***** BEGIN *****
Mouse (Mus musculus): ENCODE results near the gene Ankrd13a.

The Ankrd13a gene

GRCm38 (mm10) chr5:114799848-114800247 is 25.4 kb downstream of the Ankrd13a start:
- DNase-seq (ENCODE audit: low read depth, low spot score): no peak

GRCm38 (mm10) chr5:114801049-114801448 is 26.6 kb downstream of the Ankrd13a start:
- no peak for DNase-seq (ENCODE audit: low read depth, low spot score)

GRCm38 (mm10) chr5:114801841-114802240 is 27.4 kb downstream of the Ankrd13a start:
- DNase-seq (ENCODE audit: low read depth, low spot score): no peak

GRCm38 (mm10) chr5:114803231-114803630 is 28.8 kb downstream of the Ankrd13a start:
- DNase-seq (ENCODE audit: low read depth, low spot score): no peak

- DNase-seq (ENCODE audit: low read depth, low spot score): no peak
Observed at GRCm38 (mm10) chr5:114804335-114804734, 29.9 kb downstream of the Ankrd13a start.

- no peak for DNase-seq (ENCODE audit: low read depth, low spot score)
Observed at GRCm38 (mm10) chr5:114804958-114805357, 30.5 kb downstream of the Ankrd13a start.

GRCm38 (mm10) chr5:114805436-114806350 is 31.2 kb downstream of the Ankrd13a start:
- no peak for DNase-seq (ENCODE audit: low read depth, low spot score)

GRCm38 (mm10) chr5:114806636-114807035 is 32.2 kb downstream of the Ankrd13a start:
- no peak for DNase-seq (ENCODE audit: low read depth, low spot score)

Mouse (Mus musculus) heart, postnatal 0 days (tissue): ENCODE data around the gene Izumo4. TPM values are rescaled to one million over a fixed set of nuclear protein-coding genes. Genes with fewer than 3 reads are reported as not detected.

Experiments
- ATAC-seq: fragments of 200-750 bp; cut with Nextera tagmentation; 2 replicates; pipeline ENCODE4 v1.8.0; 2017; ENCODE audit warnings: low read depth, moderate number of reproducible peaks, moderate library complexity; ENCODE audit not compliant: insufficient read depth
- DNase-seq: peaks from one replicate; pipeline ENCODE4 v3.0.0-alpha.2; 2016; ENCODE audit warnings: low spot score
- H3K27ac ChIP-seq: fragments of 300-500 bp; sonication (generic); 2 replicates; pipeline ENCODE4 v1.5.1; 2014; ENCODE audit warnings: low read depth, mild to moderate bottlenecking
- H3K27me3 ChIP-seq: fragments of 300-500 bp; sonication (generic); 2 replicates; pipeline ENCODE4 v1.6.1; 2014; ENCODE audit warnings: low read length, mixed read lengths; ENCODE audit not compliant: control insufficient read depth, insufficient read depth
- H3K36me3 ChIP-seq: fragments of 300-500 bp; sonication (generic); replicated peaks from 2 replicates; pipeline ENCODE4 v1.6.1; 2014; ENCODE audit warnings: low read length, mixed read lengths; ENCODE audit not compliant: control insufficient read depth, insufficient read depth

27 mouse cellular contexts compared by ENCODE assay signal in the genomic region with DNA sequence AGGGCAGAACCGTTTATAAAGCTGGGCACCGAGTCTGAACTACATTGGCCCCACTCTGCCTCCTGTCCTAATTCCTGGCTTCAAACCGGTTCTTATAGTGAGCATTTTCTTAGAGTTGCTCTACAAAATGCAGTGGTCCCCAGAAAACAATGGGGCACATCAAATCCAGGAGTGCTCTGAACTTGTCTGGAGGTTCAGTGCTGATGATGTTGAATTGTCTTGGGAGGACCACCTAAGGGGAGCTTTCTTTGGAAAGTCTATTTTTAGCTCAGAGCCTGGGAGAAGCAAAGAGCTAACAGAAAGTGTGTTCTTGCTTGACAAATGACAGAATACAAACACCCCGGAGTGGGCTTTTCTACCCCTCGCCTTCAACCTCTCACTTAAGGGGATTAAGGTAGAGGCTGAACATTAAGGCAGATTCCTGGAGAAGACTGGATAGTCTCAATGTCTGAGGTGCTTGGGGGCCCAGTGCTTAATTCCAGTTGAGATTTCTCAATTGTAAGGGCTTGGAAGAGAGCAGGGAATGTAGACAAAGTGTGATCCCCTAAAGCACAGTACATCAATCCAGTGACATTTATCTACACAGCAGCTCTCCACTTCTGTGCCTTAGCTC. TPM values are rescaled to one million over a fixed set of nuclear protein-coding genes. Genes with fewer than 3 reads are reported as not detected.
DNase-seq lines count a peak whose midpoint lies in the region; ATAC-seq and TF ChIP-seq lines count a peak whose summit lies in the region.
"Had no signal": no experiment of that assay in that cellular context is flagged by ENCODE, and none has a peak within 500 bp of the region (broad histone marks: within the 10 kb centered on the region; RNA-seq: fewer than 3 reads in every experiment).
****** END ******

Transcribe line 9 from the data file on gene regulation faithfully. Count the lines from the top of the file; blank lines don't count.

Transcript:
GRCm38 (mm10) chr5:114803231-114803630 is 28.8 kb downstream of the Ankrd13a start: